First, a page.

The gunfire had lasted less than 10 seconds, but now hidden behind locked doors all across the rural campus, teenagers wept and bled and prayed.
Police would soon swarm Marshall County High’s hallways on that chilly morning in January, and though the exact number of students who had been shot remained unknown for hours, it didn’t take investigators long to find the boy they believed had pulled the trigger. His name was Gabriel Parker, a sophomore whose family lived near the banks of Kentucky Lake. Before word spread that two were dead and 14 were wounded, a detective headed south, in search of the answer to a question:
Where had Parker, who was 15, gotten the gun?
Beneath a wind chime topped with a metal cross, Parker’s stepfather, Justin Minyard, opened the front door of their modest frame house, and the detective told him what had just happened. The 26-year-old’s stepson, police alleged, had opened fire on hundreds of students gathered in Marshall’s commons with a Ruger 9mm semiautomatic pistol. Minyard, according to court records, acknowledged that he kept one firearm in the home, stored in his bedroom closet. He walked back and checked the shelf.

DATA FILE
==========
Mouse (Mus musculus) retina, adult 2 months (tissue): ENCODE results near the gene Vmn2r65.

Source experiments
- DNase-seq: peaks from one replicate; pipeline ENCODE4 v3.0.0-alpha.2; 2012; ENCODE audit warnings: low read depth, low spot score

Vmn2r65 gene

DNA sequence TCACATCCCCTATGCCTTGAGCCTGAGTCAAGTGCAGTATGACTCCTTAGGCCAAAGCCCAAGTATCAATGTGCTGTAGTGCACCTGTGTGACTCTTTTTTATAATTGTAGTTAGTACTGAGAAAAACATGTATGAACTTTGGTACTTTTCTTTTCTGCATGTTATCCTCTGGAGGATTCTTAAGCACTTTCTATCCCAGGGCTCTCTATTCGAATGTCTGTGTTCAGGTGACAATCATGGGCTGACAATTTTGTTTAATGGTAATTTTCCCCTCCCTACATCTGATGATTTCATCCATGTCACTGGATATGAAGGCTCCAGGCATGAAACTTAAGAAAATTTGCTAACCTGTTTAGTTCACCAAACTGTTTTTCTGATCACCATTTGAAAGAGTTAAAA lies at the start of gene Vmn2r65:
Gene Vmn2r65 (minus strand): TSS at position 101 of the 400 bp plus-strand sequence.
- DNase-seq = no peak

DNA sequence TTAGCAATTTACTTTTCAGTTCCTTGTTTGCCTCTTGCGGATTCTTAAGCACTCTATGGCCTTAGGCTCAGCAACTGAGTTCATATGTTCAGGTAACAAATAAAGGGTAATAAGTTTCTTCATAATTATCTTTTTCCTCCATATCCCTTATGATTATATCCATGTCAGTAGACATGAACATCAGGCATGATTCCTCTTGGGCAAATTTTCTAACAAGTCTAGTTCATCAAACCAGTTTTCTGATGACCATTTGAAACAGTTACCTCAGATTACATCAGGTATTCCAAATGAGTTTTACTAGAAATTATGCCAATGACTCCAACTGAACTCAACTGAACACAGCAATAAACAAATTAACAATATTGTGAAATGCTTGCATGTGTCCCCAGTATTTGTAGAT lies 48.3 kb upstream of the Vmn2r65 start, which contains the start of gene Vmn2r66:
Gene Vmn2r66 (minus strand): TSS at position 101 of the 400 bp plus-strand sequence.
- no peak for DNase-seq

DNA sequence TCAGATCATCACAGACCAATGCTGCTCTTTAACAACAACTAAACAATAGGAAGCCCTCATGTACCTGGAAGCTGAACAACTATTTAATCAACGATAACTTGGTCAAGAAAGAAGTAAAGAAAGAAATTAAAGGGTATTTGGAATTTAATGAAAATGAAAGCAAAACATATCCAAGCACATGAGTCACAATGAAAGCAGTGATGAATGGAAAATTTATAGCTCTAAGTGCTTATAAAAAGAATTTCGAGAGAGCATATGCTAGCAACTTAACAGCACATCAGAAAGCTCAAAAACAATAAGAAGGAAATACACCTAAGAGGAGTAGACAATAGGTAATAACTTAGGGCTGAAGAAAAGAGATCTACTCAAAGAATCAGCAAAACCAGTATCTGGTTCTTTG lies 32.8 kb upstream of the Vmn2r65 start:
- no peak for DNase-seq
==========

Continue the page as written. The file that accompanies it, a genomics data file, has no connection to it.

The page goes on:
His gun, Minyard told the detective, was gone.
In the hours that followed, police say, Parker confessed to his interrogators that getting the weapon was easy. It hadn’t been secured with a lock or sealed in a safe or even hidden somewhere secret. The night before the shooting, Parker explained, he carried a laundry basket to his parents’ bedroom closet. He reached up to a shelf and grabbed the pistol, which was inside a case, then stuffed it beneath the clothes. Parker also took at least two magazines, along with the bullets he needed, leaving behind more than 400 rounds of ammunition that police would later seize. The next morning, he put the handgun in his bag and rode with his mom to the school of 1,400 students, where at 7:57 a.m., police said, he fired the first round.